Mass Effect 3: Extended Cut. Fan Service and Midi-Chlorians

Merely a day after my ramblings about Mass Effect 3’s conclusion, it seems that the folks at BioWare are going to release a post-game DLC entitled Mass Effect 3: Extended Cut to explain the rather bleak and abrupt ending.

While rabid, vocal, rage-prone fans would consider this a win, I’m beginning to wonder when the hell did the industry devolve into fan service? Rather, would I be wrong to use the word “devolve” in the first place? Reason being, games were first products sold off the shelf, then the business model evolved to sell them as a service, keeping you engaged over the initial “OMG I HAZ NEW GAME TO PLAY” phase what with post-launch DLC and enhanced rosters (FIFA, NBA) among other things.

And then we have this step from BioWare thrown into the mix. A combination of some rather vibrant feedback and developers responding publicly. Though they aren’t going to change the ending, they’re offering more insight into what happened which should keep most if not all fans in check. A sort of collaborative post-game DLC if you will, squarely purposed around giving fans what they want, even if it isn’t exactly all of it.

Considering that consoles have long development cycles (compared to other devices) and sky high development costs, it isn’t such a bad thing to keep your existing audience happy. After all it’s easier to keep an already receptive gamer buying your new iterations (such as the rumoured Mass Shift game that takes elements from The Lost Guardian) with minimal marketing effort.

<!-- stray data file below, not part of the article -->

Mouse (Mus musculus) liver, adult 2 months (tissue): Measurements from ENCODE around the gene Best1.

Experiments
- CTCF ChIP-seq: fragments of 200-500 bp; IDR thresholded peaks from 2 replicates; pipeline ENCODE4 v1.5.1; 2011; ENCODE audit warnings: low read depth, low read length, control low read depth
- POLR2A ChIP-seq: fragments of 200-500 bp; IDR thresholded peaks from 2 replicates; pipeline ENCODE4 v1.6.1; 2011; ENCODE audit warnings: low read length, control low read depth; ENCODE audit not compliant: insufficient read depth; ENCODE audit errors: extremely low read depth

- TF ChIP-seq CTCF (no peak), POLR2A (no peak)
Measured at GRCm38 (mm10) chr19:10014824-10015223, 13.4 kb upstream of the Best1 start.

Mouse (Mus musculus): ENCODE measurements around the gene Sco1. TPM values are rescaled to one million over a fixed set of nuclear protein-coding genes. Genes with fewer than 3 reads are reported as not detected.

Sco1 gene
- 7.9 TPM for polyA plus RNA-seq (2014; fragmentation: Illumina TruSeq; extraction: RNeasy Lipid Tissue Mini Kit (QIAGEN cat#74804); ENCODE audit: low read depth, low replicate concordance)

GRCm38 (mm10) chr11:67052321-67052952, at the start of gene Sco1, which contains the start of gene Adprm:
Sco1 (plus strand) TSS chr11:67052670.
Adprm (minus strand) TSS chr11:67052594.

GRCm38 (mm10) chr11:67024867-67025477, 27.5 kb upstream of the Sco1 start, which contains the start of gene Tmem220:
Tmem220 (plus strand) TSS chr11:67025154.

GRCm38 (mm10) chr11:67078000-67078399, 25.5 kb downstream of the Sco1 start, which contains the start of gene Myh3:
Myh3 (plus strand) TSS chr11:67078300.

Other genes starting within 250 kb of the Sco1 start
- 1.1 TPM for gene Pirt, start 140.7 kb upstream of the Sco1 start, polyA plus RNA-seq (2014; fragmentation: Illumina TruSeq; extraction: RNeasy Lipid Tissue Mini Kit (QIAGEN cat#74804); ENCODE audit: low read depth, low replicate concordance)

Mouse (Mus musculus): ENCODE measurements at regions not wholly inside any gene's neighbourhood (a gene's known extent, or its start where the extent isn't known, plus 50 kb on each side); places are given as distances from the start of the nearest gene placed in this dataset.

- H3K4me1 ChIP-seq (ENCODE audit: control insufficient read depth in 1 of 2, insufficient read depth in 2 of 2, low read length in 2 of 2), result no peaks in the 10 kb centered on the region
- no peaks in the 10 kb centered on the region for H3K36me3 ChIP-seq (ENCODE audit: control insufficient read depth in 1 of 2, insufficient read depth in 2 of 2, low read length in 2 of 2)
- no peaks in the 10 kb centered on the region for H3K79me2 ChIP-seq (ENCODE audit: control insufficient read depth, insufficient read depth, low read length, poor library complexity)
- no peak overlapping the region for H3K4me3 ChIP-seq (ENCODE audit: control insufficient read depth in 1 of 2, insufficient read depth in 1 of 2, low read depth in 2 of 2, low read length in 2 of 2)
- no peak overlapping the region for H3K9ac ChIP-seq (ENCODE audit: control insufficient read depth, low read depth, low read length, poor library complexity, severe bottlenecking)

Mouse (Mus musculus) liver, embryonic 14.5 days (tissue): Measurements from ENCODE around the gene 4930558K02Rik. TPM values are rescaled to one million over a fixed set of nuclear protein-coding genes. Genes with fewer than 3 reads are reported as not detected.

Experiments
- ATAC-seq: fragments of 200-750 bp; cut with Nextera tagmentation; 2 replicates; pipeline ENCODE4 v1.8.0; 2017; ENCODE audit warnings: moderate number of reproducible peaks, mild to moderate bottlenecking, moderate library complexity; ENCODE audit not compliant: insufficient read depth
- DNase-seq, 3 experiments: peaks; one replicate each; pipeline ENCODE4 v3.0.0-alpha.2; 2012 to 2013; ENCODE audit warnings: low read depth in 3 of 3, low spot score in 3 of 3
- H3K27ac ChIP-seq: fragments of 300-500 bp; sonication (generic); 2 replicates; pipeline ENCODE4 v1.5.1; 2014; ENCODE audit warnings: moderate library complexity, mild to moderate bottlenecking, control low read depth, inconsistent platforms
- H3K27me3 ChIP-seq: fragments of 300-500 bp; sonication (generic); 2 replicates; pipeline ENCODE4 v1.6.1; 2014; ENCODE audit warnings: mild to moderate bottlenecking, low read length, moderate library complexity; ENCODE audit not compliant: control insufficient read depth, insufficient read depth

I do wonder though, what kind of precedent this sets.Since the smaller publishers don’t have the budgets of an EA and there are costs involved in hosting DLC on platforms such as Xbox Live and PSN as well as royalties, it becomes tougher to justify creating content on platforms that isn’t as open as say, Steam.

Most of all though, it smirks in the face of even considering games as art and puts it in the same category as cheesy anime and manga which is obviously anything but. Not that it matters though. If anything, this move will ensure sales of the next Mass Effect game are robust.

As for me, I’m curious to see what direction BioWare takes with the franchise though I believe that some mysteries, no matter how bleak and abrupt, should be kept as mysteries. The last thing I want, is another midi-chlorian moment. That’s what spoiled Star Wars for me. I don’t want the video game equivalent of Star Wars going down the same path.

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